Albania, Bosnia and Herzegovina, Bulgaria, Croatia, the former Yugoslav Republic of Macedonia, Moldova, Romania, and Serbia and Montenegro have emerged from the communist era to face the social and political challenges of making an economic transition, building market institutions, and enacting wide-ranging policy reforms to promote private sector development and investment. The eight countries of South Eastern Europe (SEE8) trail their Western European neighbors in income and in other measures of development, but the differences among the SEE8 are as striking as their similarities.
Already a functioning market economy in the eyes of the European Union (EU), Bulgaria has made progress in overcoming the legacy of inefficient socialist economic practices and has avoided tumultuous political revolutions. Romania's record of economic reform is somewhat weaker but not far behind. Both countries aspire to join the European Union in 2007. From the relative prosperity of Josip Broz Tito's time, Yugoslavia's economy was severely undermined in the 1990s by civil wars that split the country and disintegrated its industries and infrastructure. Bosnia and Herzegovina, Croatia, FYR Macedonia, and Serbia and Montenegro all bear the scars of war. Albania and Moldova, like most of the former Yugoslav republics, are challenged today by poor infrastructure, high rates of poverty, political fragility, and economic isolation-problems that also affect the rest of the SEE8 to varying degrees.
Building Market Institutions in South Eastern Europe examines how the countries of the region are developing, how well the good intentions and policy reforms of their governments have been translated into results, and where the process can be effectively improved. The book assesses the progress under way and offers recommendations on how best to retool production and commerce while improving the capacity of institutions to regulate markets and deliver public services.
This study is based in reality, integrating and analyzing data and perceptions from a set of 40 original enterprise-level business case studies, which were carried out in each of the eight countries in 2002, and from the two rounds of the European Bank for Reconstruction and Development (EBRD)-World Bank Business Environment and Enterprise Performance Survey conducted in 1999 (BEEPS1) and 2002 (BEEPS2), which covered approximately 1,600 firms in South Eastern Europe (SEE). The surveys complement traditional, official data from SEE8 governments, providing a deeper, qualitative assessment of the characteristics, trends, and relationships among economic and government institutions and the enterprise sector. They also provide results that challenge the conventional wisdom and assumptions.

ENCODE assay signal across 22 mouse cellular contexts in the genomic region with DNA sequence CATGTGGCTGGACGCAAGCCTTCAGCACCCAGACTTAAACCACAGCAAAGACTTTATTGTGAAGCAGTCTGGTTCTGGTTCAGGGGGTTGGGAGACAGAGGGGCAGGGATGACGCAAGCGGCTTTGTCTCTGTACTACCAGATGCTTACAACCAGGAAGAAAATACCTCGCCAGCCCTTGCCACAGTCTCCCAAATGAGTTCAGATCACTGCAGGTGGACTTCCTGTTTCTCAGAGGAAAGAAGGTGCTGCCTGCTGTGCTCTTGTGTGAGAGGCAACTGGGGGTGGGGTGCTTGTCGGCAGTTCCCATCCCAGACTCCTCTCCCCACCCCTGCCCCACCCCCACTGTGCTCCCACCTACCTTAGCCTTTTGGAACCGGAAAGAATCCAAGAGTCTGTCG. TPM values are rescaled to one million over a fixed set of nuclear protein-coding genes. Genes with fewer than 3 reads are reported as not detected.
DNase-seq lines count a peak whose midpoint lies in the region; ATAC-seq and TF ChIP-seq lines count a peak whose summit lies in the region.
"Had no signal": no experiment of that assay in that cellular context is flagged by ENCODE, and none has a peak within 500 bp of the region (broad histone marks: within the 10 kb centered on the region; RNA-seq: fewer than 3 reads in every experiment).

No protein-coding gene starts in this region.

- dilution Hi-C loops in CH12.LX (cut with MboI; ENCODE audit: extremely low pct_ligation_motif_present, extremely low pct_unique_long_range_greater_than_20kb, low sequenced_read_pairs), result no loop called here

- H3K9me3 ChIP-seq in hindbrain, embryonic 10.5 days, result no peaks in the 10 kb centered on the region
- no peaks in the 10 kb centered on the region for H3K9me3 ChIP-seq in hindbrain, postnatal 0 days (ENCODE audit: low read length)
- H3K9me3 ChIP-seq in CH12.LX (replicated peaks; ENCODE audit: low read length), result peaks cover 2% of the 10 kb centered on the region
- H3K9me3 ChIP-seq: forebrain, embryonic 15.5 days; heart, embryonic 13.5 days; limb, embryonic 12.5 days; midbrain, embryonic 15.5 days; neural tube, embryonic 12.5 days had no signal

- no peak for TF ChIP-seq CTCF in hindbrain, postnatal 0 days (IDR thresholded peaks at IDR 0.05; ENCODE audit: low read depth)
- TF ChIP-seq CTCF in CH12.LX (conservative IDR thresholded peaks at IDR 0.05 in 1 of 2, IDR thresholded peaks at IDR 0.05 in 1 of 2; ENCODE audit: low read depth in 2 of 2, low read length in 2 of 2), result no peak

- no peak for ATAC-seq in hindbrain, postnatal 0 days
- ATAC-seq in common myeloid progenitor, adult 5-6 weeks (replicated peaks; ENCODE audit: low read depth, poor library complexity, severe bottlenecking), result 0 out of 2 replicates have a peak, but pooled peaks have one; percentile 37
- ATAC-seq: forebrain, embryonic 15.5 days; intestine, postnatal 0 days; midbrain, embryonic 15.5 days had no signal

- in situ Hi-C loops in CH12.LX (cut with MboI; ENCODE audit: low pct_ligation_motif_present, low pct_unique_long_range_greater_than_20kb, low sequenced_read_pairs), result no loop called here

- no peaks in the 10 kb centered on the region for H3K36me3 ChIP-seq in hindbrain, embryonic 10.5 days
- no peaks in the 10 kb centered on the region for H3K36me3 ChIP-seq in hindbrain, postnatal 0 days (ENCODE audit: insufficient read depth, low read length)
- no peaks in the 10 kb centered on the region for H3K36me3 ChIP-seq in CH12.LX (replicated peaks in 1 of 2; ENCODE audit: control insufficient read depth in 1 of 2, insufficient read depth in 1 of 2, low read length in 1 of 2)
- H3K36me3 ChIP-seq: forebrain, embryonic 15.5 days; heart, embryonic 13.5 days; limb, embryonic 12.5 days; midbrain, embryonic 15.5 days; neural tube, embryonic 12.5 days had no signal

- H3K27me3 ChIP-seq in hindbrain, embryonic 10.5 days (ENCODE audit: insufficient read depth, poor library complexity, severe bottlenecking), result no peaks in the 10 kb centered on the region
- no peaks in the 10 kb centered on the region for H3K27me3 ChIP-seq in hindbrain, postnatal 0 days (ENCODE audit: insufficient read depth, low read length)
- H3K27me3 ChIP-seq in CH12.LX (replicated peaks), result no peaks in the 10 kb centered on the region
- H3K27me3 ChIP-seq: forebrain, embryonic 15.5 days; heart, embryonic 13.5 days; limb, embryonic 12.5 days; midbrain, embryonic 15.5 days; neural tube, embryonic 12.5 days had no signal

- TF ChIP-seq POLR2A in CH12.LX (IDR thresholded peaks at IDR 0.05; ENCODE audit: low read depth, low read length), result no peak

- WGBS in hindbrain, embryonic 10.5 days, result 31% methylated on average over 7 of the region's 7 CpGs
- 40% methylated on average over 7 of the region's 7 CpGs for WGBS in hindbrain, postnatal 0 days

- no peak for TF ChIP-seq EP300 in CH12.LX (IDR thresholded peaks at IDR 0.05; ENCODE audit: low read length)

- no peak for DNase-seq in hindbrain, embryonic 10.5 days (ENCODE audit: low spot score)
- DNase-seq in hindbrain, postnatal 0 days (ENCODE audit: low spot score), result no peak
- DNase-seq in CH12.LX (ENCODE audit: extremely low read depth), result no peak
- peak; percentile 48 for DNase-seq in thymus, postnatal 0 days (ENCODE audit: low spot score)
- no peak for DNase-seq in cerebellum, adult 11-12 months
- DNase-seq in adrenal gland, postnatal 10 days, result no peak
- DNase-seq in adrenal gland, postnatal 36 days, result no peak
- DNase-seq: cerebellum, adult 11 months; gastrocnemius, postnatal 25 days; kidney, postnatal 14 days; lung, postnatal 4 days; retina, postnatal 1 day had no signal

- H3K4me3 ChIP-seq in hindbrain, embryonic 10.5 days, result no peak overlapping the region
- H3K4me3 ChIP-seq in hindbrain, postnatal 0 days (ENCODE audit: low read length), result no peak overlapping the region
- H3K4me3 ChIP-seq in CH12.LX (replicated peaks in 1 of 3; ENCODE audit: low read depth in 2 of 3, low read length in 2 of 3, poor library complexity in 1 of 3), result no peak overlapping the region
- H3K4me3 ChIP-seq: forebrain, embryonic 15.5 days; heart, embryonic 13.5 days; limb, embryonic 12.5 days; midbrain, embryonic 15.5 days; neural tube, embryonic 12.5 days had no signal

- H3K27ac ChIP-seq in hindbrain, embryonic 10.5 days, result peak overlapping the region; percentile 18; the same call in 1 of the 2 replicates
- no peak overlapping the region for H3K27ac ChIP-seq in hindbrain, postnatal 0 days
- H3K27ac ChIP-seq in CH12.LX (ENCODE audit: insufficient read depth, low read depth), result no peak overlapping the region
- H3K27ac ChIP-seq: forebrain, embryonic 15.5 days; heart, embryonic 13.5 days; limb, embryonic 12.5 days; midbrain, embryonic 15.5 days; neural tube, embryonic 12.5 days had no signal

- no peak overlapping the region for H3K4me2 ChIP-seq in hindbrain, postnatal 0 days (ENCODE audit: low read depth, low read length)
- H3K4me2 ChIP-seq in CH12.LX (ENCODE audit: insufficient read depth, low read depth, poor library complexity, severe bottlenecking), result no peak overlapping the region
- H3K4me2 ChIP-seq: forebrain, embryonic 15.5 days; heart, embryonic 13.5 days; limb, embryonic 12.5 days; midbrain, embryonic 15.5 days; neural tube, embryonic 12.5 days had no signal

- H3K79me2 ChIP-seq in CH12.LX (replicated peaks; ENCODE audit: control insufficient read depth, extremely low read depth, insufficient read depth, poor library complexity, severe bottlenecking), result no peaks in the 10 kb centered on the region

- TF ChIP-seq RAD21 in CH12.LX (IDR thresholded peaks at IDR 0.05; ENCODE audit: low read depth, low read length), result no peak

This book starts from the premise that further development and reform of basic market institutions in SEE are the key to increasing domestic and foreign investment and, thus, to accelerating economic growth and reducing poverty. Although the economic recovery of the region has started, it will stall unless greater progress is made in the institutional environment for investment. Improving the investment environment also is essential to the integration of the SEE8 into the European structures. These two mutually reinforcing objectives-accelerating growth and reducing poverty, on the one hand, and integrating with Europe, on the other-are critical to achieving long-lasting peace and prosperity for all people of the region.
The objective of the study is to assess, empirically and in detail, the nature and extent of the institutional constraints to improving the environment for investment in the SEE8 and to develop policy recommendations to ease those constraints. The book focuses on four policy areas:
Competition and economic barriers to business entry and exit
Access to regulated utilities and services